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News Briefs Police arrest suspect in murder of trans woman
Cincinnati--Tiffany Edwards, 28, was found shot to death on Tuxedo Place in Walnut Hills on June 26, and the man wanted in her murder turned himself in to police on July 2.
Edwards, born DeAndre, was found by a garbage collector. Police later issued a warrant for the arrest of Quamar Edwards, who is not related to the victim.
Family members encouraged Quamar to turn himself in and said that he was eager to do the right thing. Quamar Edwards’ uncle Greg Mullins told WLWT that Tiffany asked Quamar for a ride, and that Quamar later said that Tiffany hit on him. While Mullins said it was not based on Tiffany’s sexual identity, it seems like Quamar may be trying to lay the groundwork for a “gay panic” defense.
It is the fourth murder of a transgender woman in Ohio in 18 months; the other three were in northeast Ohio, with one conviction and another arrest so far.
Tiffany Edwards’ murder is, according to the Buckeye Region Anti-Violence Organization, the fourth murder of a transgender person of color in the country in the month of June alone.
Mississipi anti-gay “Jim Crow” takes effect
Jackson, Ms.--Business owners can now turn away LGBT customers if their presence violates “deeply held religious beliefs.”
The Religious Freedom Restoration Act took effect on July 1 after being passed in April. Similar bills were pulled in other parts of the country when it was pointed out that, instead of protecting freedom of religion, the bills are designed to allow discrimination against LGBT people in violation of local and state anti-discrimination legislation.
Former Arizona Gov. Jan Brewer vetoed her state’s law after being lobbied by the business community.
In Mississippi, LGBT advocates are distributing stickers to businesses that affirm that they will take LGBT customers. The stickers read, “We don’t discriminate. If you’re buying, we’re selling.”
Study shows children raised by gay and lesbian parents healthy and happy
Melbourne, Australia--Same-sex parents in Australia have children with higher ratings for health and family cohesiveness than opposite-sex couples, according to a new study from the University of Melbourne.
The study, published in the BMC Public Health journal, used 315 parents, with 500 children. Eighty percent of the children were being raised by female couples.
“Children in same-sex parent families had higher scores on measures of general behavior, general health and family cohesion compared to population normative data,” the study relates, concluding, “Australian children with same-sex attracted parents score higher than population samples on a number of parent-reported measures of child health. Perceived stigma is negatively associated with mental health. Through improved awareness of stigma these findings play an important role in health policy, improving child health outcomes.”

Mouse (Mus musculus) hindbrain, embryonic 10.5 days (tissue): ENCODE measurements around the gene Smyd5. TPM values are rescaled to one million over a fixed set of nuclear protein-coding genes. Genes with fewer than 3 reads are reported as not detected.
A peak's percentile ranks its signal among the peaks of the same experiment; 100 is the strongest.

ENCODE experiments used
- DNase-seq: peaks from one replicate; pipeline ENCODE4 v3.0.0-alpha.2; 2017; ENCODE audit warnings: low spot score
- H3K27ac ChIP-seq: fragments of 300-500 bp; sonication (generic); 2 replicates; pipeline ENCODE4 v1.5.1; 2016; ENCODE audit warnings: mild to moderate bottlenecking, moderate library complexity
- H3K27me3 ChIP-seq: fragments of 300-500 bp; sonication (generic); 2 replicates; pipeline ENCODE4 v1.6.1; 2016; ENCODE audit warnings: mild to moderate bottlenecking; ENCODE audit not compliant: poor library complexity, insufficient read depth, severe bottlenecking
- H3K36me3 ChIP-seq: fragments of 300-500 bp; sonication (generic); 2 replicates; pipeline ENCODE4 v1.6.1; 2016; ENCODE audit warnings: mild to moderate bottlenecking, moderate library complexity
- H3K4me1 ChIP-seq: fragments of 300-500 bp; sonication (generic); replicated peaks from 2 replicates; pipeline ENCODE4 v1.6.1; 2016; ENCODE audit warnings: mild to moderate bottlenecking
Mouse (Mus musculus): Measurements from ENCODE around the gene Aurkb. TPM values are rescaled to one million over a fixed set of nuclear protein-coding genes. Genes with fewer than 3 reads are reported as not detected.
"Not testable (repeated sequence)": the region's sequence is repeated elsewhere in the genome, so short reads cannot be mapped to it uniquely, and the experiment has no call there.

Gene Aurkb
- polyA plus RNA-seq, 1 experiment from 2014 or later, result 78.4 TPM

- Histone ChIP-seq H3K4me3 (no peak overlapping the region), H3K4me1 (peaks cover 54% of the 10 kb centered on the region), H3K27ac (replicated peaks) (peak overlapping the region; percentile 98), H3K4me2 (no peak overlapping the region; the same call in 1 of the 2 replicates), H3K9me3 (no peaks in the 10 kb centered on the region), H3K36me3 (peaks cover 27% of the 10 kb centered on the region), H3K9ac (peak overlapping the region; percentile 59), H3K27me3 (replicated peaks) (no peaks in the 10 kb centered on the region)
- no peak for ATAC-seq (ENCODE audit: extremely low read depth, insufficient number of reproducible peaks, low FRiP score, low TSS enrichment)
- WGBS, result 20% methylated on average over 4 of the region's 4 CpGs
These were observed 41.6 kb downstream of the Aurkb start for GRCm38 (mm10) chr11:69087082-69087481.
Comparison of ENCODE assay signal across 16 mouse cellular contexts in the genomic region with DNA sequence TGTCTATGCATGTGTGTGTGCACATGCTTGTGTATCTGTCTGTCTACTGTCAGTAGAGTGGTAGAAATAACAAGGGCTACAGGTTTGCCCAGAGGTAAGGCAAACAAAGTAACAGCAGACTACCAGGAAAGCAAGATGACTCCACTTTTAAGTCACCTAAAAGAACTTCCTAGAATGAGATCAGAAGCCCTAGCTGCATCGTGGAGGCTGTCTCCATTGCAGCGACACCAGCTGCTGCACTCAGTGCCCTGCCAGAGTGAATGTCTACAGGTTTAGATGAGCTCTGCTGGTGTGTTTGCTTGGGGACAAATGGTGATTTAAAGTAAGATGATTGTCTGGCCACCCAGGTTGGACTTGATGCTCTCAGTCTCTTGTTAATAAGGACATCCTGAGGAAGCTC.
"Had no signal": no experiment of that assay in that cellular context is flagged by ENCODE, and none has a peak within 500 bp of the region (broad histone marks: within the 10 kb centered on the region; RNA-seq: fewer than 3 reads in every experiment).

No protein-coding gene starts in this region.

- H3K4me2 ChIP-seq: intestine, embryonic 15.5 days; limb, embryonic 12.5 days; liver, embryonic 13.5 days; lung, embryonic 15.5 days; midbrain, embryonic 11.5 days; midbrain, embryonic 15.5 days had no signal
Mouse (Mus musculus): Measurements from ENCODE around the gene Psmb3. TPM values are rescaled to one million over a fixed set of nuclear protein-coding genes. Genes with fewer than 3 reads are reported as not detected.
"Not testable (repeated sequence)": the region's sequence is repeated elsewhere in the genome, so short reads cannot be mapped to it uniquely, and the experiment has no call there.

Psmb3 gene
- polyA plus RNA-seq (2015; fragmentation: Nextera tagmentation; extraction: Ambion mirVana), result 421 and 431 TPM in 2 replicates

FIFA must get tougher on anti-gays for Russia games in 2018
Zurich--The Fédération Internationale de Football Association, already under fire for failing to punish racist and anti-gay outbursts during the current World Cup tournament in Brazil, says that it will need to establish a special task force to deal with the rampant homophobia in Russia.
The muscle-flexing former superpower is slated to host the World Cup in 2018, and has passed legislation barring pro-gay “propaganda” in front of minors, bans gay pride marches and frowns upon adoptions by LGBT people.
In the Brazil games, Mexico fans chanted “puto” at opposing teams, while German fans wore blackface when playing against Ghana and Croatian fans brought neo-Nazi flags. There was no disciplinary action taken by FIFA for these offenses.
But Jeffrey Webb, the organization’s anti-discrimination chief, said that training must be increased for the 2018 games.
“It is much more of a problem in Russia,” he said to reporters, according to Gay Star News. “Russia itself needs a special task force, just for Russia and from an educational standpoint internally.”
“There is absolutely no reason why at this World Cup we don’t have anti-discrimination officers here doing proper investigations, proper reporting,” he continued. “It is obvious there is a disconnect between what we in the Task Force deem as racism and discrimination and what the Disciplinary Committee deems as racism and discrimination.”
Bulgarian pride march blocked by nationalist protesters
Sofia, Bulgaria--The seventh annual Sofia Pride was held on July 5, with about a hundred people marching, protecting by hundreds of police officers.
The march was originally slated for June 21, but it was delayed in respect of people who died during floods along the Bulgarian coasts earlier that week.
Marchers wanted to go past the monument honoring the independence of Bulgaria from the Ottoman Empire, but were blocked by protesters from a nationalist party, spurred on by the Bulgarian Orthodox Church, which accused the marchers of trying to destroy the society.
A letter was published on July 3 on the British Embassy’s website expressing support for the march from the ambassadors from the U.K., the U.S., the Netherlands, France, Belgium, Finland, Norway, Germany, Denmark, South Africa and Ireland.